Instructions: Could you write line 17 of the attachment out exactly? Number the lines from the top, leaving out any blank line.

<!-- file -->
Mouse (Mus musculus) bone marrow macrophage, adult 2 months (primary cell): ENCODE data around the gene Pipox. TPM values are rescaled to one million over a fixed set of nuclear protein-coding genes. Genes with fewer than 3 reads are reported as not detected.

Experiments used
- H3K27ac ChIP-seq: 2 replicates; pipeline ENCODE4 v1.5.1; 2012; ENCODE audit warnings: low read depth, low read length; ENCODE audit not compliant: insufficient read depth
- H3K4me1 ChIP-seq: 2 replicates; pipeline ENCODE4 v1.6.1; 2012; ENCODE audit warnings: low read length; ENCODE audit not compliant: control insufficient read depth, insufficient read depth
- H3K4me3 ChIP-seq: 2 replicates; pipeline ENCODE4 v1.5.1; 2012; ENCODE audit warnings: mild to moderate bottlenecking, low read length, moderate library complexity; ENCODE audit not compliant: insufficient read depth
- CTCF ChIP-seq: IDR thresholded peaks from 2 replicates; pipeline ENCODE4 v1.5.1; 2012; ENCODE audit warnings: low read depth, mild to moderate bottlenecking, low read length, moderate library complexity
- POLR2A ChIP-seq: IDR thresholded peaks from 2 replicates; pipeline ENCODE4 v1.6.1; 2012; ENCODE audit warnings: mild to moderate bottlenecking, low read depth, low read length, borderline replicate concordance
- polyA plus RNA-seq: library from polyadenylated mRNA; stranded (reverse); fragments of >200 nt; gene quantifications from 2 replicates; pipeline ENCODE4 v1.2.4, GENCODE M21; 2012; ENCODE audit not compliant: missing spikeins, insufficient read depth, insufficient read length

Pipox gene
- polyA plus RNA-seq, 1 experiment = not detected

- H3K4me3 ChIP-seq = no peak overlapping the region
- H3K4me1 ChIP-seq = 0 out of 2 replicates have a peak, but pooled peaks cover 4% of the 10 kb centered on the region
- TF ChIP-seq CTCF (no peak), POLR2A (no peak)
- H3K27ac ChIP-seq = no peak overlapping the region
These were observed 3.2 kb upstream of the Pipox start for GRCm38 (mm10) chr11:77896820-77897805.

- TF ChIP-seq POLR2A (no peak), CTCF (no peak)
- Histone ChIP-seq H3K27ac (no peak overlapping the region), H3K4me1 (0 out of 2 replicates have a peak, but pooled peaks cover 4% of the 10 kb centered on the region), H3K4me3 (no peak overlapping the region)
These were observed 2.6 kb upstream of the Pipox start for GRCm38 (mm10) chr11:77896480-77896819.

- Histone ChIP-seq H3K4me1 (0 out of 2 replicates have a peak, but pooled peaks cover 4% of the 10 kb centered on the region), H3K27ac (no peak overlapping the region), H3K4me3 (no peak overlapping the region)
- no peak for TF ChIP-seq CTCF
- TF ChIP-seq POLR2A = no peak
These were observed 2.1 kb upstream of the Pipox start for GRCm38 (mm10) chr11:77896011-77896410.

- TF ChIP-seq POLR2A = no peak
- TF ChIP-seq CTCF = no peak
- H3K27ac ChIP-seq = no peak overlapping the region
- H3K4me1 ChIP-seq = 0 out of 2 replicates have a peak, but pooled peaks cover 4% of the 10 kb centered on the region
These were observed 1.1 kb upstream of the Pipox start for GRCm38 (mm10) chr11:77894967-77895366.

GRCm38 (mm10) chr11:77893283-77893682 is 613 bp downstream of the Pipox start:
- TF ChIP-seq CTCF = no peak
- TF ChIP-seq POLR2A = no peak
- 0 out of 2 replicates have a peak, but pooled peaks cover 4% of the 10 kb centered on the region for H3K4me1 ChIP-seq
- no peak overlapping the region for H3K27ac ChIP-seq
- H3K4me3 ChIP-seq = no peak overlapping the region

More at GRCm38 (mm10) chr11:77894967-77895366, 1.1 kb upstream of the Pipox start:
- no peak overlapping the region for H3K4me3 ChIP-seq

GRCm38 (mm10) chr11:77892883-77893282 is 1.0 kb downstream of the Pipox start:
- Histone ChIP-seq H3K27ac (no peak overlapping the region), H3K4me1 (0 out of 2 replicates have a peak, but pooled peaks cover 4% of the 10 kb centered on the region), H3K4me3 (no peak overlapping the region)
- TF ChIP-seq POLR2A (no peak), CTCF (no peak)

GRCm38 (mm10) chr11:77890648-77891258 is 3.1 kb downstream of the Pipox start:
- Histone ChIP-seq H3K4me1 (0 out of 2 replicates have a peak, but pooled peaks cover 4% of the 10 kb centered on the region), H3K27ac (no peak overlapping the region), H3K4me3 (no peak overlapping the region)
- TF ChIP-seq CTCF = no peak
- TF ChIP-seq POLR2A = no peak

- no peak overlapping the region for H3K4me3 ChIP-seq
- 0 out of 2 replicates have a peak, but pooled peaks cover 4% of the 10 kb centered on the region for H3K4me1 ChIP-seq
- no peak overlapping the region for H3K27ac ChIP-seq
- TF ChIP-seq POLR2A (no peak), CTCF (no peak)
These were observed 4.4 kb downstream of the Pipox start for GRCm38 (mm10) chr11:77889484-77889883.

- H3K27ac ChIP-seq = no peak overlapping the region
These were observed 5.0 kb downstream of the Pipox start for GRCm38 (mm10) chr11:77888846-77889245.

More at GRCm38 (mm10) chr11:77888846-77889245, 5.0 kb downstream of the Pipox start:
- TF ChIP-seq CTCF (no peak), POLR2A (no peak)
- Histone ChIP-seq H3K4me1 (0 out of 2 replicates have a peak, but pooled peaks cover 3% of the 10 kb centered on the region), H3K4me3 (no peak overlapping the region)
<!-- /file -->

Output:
- Histone ChIP-seq H3K27ac (no peak overlapping the region), H3K4me1 (0 out of 2 replicates have a peak, but pooled peaks cover 4% of the 10 kb centered on the region), H3K4me3 (no peak overlapping the region)